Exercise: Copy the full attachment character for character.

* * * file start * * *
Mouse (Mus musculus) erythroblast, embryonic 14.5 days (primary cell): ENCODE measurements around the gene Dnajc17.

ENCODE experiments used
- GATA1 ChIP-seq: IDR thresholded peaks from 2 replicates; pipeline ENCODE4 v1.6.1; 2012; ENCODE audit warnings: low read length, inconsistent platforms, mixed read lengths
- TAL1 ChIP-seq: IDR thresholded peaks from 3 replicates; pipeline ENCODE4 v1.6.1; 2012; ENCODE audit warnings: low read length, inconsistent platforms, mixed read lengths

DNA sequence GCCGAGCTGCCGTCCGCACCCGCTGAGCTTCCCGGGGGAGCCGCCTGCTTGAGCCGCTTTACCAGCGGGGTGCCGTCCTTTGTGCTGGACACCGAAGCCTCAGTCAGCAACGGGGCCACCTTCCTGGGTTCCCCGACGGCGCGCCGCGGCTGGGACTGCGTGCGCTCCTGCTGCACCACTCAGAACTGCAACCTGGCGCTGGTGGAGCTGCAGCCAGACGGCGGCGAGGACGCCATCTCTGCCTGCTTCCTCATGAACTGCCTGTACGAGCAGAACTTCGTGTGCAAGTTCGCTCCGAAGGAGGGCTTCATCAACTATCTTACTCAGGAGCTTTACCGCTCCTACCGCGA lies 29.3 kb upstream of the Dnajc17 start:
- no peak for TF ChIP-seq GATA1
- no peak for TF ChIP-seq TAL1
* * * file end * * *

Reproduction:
Mouse (Mus musculus) erythroblast, embryonic 14.5 days (primary cell): ENCODE measurements around the gene Dnajc17.

ENCODE experiments used
- GATA1 ChIP-seq: IDR thresholded peaks from 2 replicates; pipeline ENCODE4 v1.6.1; 2012; ENCODE audit warnings: low read length, inconsistent platforms, mixed read lengths
- TAL1 ChIP-seq: IDR thresholded peaks from 3 replicates; pipeline ENCODE4 v1.6.1; 2012; ENCODE audit warnings: low read length, inconsistent platforms, mixed read lengths

DNA sequence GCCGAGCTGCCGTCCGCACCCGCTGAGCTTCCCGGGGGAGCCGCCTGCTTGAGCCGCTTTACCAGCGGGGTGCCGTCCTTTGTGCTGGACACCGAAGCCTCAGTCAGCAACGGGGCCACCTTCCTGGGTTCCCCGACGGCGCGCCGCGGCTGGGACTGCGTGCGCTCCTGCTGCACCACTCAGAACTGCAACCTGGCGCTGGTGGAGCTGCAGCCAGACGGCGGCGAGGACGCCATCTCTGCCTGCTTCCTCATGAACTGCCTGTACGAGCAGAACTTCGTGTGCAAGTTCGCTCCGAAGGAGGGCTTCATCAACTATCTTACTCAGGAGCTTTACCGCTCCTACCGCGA lies 29.3 kb upstream of the Dnajc17 start:
- no peak for TF ChIP-seq GATA1
- no peak for TF ChIP-seq TAL1